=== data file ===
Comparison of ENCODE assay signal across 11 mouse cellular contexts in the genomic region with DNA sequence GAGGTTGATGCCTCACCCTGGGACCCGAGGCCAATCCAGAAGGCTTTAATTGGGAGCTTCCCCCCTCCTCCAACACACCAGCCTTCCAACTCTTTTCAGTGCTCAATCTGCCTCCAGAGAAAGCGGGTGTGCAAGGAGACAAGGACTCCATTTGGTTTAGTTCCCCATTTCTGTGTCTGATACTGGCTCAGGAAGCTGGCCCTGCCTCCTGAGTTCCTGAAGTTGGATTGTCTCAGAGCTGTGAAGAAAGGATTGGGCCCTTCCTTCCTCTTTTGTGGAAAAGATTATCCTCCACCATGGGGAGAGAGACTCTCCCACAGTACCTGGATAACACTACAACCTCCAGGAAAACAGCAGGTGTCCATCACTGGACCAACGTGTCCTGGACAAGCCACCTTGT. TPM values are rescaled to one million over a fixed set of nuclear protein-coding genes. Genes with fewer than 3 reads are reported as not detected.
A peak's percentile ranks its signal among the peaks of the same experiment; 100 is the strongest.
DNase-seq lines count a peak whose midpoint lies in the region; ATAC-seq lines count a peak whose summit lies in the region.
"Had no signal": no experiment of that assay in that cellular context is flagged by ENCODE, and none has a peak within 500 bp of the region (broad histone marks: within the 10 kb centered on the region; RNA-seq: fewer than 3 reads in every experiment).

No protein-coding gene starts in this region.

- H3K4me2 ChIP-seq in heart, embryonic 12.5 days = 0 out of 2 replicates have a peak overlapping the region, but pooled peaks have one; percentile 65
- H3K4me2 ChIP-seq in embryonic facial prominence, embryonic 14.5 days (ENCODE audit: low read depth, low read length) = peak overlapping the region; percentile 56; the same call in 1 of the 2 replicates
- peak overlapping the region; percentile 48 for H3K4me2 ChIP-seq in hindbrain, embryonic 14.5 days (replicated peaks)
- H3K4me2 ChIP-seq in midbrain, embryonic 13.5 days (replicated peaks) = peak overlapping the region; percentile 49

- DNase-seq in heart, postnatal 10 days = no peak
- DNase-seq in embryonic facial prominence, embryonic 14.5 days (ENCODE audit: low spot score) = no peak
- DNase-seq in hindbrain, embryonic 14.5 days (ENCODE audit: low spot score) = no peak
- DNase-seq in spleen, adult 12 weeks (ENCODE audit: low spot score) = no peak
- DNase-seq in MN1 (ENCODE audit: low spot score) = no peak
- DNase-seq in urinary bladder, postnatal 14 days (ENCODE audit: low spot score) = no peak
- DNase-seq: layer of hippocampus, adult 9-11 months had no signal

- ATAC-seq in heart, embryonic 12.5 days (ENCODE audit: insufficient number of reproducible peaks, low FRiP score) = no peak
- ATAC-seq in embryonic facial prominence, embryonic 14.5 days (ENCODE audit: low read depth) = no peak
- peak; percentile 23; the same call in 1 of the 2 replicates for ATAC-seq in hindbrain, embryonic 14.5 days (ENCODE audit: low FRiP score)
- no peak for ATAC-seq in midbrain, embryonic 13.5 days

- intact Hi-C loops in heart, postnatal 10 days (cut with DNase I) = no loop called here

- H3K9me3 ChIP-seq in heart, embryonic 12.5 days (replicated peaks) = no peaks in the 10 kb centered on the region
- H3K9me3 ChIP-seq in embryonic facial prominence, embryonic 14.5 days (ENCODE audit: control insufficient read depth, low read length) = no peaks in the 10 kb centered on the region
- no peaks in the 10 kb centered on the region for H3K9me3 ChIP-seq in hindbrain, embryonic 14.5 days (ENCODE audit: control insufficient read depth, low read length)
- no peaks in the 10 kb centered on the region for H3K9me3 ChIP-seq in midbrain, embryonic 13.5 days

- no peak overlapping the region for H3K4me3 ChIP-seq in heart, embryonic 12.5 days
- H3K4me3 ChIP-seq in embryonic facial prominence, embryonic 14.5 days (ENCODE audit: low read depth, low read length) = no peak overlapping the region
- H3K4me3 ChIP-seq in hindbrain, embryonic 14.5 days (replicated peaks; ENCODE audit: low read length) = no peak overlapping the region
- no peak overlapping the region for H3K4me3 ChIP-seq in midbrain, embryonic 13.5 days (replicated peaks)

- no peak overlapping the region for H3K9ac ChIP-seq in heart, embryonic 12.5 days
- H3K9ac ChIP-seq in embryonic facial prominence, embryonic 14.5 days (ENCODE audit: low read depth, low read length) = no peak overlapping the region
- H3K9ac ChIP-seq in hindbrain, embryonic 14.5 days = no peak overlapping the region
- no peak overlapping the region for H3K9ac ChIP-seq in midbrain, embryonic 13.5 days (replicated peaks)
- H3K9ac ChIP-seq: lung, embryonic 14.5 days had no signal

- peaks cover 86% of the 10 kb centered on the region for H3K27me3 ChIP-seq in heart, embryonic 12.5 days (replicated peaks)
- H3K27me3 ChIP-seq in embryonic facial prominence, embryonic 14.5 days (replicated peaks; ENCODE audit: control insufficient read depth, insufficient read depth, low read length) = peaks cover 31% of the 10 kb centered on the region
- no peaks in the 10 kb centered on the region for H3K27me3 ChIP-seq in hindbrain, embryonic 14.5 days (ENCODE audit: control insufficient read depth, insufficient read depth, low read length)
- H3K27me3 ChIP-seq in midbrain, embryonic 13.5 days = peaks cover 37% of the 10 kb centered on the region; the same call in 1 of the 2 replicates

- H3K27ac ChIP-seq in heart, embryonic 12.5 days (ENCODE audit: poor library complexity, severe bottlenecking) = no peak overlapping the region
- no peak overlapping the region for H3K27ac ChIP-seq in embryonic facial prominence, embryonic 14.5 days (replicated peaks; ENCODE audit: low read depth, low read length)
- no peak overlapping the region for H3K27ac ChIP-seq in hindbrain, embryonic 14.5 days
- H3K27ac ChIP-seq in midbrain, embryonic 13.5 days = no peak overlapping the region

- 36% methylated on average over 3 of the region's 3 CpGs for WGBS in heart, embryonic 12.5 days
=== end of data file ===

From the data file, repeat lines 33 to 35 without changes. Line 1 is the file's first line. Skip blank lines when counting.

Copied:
- no peak overlapping the region for H3K9ac ChIP-seq in midbrain, embryonic 13.5 days (replicated peaks)
- H3K9ac ChIP-seq: lung, embryonic 14.5 days had no signal

- peaks cover 86% of the 10 kb centered on the region for H3K27me3 ChIP-seq in heart, embryonic 12.5 days (replicated peaks)